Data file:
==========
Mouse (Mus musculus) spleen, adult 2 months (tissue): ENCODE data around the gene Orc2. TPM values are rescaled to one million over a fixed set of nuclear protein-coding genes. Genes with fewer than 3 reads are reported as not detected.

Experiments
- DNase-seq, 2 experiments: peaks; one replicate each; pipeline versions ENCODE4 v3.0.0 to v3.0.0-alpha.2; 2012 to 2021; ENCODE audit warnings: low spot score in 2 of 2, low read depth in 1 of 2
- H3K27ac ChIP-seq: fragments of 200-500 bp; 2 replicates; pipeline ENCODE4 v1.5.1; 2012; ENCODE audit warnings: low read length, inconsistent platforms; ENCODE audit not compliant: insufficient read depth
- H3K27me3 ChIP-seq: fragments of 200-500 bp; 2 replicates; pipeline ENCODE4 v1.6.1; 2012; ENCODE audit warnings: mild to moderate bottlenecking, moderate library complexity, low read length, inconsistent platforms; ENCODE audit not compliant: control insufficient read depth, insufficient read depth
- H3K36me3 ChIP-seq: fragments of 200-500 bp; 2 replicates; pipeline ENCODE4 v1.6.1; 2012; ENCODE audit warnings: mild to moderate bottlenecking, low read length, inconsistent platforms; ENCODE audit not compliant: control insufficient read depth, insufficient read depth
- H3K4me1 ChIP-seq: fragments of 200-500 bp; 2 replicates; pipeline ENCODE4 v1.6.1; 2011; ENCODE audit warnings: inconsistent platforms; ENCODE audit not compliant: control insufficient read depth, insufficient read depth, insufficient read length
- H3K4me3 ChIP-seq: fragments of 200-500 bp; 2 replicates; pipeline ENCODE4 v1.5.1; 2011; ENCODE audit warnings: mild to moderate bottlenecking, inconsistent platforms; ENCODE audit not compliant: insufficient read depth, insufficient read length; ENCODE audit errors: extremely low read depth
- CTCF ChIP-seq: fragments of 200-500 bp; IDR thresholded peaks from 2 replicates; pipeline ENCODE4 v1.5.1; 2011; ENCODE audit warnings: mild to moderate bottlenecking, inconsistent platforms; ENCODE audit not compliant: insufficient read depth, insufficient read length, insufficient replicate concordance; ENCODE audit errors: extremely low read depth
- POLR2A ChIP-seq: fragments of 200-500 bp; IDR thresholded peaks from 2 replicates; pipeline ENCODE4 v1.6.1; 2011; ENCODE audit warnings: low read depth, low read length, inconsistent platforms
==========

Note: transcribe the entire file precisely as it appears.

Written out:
Mouse (Mus musculus) spleen, adult 2 months (tissue): ENCODE data around the gene Orc2. TPM values are rescaled to one million over a fixed set of nuclear protein-coding genes. Genes with fewer than 3 reads are reported as not detected.

Experiments
- DNase-seq, 2 experiments: peaks; one replicate each; pipeline versions ENCODE4 v3.0.0 to v3.0.0-alpha.2; 2012 to 2021; ENCODE audit warnings: low spot score in 2 of 2, low read depth in 1 of 2
- H3K27ac ChIP-seq: fragments of 200-500 bp; 2 replicates; pipeline ENCODE4 v1.5.1; 2012; ENCODE audit warnings: low read length, inconsistent platforms; ENCODE audit not compliant: insufficient read depth
- H3K27me3 ChIP-seq: fragments of 200-500 bp; 2 replicates; pipeline ENCODE4 v1.6.1; 2012; ENCODE audit warnings: mild to moderate bottlenecking, moderate library complexity, low read length, inconsistent platforms; ENCODE audit not compliant: control insufficient read depth, insufficient read depth
- H3K36me3 ChIP-seq: fragments of 200-500 bp; 2 replicates; pipeline ENCODE4 v1.6.1; 2012; ENCODE audit warnings: mild to moderate bottlenecking, low read length, inconsistent platforms; ENCODE audit not compliant: control insufficient read depth, insufficient read depth
- H3K4me1 ChIP-seq: fragments of 200-500 bp; 2 replicates; pipeline ENCODE4 v1.6.1; 2011; ENCODE audit warnings: inconsistent platforms; ENCODE audit not compliant: control insufficient read depth, insufficient read depth, insufficient read length
- H3K4me3 ChIP-seq: fragments of 200-500 bp; 2 replicates; pipeline ENCODE4 v1.5.1; 2011; ENCODE audit warnings: mild to moderate bottlenecking, inconsistent platforms; ENCODE audit not compliant: insufficient read depth, insufficient read length; ENCODE audit errors: extremely low read depth
- CTCF ChIP-seq: fragments of 200-500 bp; IDR thresholded peaks from 2 replicates; pipeline ENCODE4 v1.5.1; 2011; ENCODE audit warnings: mild to moderate bottlenecking, inconsistent platforms; ENCODE audit not compliant: insufficient read depth, insufficient read length, insufficient replicate concordance; ENCODE audit errors: extremely low read depth
- POLR2A ChIP-seq: fragments of 200-500 bp; IDR thresholded peaks from 2 replicates; pipeline ENCODE4 v1.6.1; 2011; ENCODE audit warnings: low read depth, low read length, inconsistent platforms